With the addition of Senegal and Cameroon, the Côte d'Ivoire Conference will have 27 districts.
 
The strategy for the transition was approved during a meeting held before a June visit to the mission initiatives, attended by the Global Ministries delegation, Côte d'Ivoire Area Bishop Benjamin Boni and conference cabinet members.

The rest of the story...

U turn

Sunday, August 18, 2019

Accidental Evangelist: How NOT to Witness (Man Overboard #1)



3-4 Aug 2019, Christ Mountain Top
Praying the Scripture, Psalm 139.1-12 or entire (depending on service)
Children, Mark 4.35-41, “cast your burdens onto Jesus”
Message, Jonah 1.1-17
Mission Moment, UM ARMY (6:00 and 8:30) – already shared in person at 10:45

EPIC Witness Fails
      John Wesley in Georgia
            The romance
            The innovation
            The indictment
            The escape – by sea, to a storm

John Wesley’s failure involved personal failure and professional failure
Jonah’s failure involved personal failure and professional success!
      Everybody on the boat is saved!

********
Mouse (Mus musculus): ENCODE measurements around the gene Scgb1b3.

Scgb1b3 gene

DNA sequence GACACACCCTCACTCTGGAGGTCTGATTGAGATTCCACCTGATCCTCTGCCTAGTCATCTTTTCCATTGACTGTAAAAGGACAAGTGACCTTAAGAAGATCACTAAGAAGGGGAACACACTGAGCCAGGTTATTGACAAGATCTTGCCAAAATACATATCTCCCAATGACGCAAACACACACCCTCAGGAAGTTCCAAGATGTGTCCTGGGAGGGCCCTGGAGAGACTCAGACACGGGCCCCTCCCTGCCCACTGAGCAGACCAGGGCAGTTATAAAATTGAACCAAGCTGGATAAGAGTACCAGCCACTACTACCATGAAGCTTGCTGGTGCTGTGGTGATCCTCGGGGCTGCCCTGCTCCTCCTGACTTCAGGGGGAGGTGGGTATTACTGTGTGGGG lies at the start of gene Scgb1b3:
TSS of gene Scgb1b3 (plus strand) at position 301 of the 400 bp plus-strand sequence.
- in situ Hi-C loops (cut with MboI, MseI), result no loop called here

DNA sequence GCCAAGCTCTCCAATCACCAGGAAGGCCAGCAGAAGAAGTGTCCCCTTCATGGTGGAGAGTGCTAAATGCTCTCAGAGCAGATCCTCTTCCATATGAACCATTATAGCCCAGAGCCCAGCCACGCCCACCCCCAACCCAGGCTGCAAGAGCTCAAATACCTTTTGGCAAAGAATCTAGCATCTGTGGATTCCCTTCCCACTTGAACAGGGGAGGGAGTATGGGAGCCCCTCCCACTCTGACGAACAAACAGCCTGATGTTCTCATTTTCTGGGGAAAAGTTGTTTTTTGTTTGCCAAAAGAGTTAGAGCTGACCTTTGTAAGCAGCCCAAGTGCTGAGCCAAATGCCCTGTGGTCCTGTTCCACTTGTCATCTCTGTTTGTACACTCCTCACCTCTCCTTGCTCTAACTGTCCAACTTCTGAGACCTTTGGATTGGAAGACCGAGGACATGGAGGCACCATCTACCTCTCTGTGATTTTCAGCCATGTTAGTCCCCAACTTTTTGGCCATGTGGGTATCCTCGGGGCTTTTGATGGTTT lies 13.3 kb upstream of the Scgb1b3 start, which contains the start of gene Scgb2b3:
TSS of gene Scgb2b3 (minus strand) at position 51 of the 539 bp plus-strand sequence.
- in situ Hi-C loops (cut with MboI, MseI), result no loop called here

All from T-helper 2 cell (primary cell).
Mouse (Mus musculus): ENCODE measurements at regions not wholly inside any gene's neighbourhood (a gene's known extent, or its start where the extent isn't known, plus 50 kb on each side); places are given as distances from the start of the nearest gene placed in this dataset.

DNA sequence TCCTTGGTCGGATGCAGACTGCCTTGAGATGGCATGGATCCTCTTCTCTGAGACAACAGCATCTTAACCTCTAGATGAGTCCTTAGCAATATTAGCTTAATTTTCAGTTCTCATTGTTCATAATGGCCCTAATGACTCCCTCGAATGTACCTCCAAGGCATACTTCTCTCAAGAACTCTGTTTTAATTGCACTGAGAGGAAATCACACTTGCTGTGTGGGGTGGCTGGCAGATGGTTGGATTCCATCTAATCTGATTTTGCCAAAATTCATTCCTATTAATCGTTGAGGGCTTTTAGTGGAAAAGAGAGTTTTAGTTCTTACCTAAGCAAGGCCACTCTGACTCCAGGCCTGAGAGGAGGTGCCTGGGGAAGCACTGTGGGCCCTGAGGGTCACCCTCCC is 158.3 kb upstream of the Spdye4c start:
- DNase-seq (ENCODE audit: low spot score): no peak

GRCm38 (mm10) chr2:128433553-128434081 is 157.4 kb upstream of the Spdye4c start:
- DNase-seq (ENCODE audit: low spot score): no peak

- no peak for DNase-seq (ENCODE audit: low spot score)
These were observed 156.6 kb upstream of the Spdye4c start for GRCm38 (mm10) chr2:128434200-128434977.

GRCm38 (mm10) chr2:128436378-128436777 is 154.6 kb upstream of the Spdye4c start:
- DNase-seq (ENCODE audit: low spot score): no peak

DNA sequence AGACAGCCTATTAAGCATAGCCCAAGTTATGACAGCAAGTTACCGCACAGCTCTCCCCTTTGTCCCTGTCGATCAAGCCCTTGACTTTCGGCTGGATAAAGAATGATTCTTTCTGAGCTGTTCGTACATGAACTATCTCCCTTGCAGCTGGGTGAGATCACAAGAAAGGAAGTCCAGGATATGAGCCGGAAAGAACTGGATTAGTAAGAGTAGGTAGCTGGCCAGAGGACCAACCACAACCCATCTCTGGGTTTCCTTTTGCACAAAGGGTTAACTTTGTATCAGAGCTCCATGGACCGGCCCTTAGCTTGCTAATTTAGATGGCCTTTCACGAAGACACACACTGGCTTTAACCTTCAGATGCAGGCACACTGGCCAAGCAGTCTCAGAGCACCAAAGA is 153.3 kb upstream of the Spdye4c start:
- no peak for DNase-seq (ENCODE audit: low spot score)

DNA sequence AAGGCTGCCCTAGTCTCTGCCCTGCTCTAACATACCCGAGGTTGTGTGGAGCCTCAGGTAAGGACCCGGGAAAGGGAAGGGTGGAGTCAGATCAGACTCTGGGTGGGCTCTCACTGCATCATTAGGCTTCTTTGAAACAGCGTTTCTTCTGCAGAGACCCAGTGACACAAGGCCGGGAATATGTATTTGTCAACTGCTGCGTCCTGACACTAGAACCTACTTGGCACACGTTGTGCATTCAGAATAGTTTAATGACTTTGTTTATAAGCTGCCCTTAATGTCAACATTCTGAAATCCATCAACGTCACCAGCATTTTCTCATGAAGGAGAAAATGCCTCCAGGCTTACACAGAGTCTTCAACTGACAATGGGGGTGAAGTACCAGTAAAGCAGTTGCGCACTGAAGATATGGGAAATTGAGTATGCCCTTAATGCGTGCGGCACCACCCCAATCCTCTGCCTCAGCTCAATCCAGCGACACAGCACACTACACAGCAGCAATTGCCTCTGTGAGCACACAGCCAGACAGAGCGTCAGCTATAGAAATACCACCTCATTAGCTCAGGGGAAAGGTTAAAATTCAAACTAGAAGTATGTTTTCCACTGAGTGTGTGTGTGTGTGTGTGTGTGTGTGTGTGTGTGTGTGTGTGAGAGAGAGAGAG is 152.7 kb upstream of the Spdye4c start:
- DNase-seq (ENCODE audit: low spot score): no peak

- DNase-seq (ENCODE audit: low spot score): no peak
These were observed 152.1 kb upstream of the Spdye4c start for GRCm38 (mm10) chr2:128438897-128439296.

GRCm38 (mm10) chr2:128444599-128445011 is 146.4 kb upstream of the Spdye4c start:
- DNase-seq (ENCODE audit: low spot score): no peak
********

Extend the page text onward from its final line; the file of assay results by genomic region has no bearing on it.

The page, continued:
Series:
Today: the accidental evangelist, how NOT to witness
Next week: the hypocritical evangelist, how NOT to pray
Then: the suicidal evangelist, how NOT to be happy
Final week of Aug: Jesus and Jonah

We’re going to pay attention to the comedic elements in the story.

Wednesday, August 7, 2019

Content



28 July 2019, Christ Mountain Top
Praying the Scripture, Psalm 56
Children, Matthew 6.25-34
Message, Philippians 4.10-23
Mission Moment, Matthew Laferty, Vienna

Paul on being content:
      Godliness with contentment is great gain, 1 Tm 6.6-8
      With food and clothing we shall be content

ConTENT versus CONtent
      The stuff that fills things or being filled
      Blessing ourselves weekly, love of God, peace of Christ, fellowship of the Spirit
      Can never be taken from us, no matter what
      I have learned to be content!

Our first place in Columbia SC, short term rent
      Tub with no shower